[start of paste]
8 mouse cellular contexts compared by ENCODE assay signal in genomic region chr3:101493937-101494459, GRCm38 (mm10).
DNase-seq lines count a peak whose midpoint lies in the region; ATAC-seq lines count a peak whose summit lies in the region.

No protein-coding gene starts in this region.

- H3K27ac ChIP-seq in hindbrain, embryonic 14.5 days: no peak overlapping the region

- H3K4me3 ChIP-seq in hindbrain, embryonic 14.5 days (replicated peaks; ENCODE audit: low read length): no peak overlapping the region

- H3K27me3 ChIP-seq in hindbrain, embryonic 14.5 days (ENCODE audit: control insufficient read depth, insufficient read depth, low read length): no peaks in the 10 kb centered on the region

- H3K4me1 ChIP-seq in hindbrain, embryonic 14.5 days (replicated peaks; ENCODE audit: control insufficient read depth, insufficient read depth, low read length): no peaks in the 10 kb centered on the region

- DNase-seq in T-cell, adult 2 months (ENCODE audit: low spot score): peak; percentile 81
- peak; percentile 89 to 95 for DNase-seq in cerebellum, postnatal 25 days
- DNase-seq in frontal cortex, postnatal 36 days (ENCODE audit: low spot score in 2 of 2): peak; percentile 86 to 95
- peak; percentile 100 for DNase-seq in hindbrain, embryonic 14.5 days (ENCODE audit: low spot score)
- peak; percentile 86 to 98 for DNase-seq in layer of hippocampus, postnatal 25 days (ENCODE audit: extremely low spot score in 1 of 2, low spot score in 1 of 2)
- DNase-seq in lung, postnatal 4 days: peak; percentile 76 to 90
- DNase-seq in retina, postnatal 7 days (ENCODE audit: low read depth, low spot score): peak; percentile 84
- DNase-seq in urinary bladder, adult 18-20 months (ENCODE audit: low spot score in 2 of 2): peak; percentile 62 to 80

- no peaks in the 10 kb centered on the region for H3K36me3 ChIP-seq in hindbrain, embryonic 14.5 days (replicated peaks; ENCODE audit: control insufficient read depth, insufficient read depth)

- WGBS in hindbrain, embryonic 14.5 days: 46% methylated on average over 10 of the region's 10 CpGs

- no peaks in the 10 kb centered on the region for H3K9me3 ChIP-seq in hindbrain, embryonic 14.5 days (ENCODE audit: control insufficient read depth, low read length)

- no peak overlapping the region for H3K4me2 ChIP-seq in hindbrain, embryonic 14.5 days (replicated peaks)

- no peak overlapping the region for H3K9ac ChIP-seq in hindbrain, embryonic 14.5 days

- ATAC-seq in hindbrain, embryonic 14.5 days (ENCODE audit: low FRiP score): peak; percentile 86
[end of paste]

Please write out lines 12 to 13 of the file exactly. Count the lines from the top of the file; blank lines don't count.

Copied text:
- peak; percentile 86 to 98 for DNase-seq in layer of hippocampus, postnatal 25 days (ENCODE audit: extremely low spot score in 1 of 2, low spot score in 1 of 2)
- DNase-seq in lung, postnatal 4 days: peak; percentile 76 to 90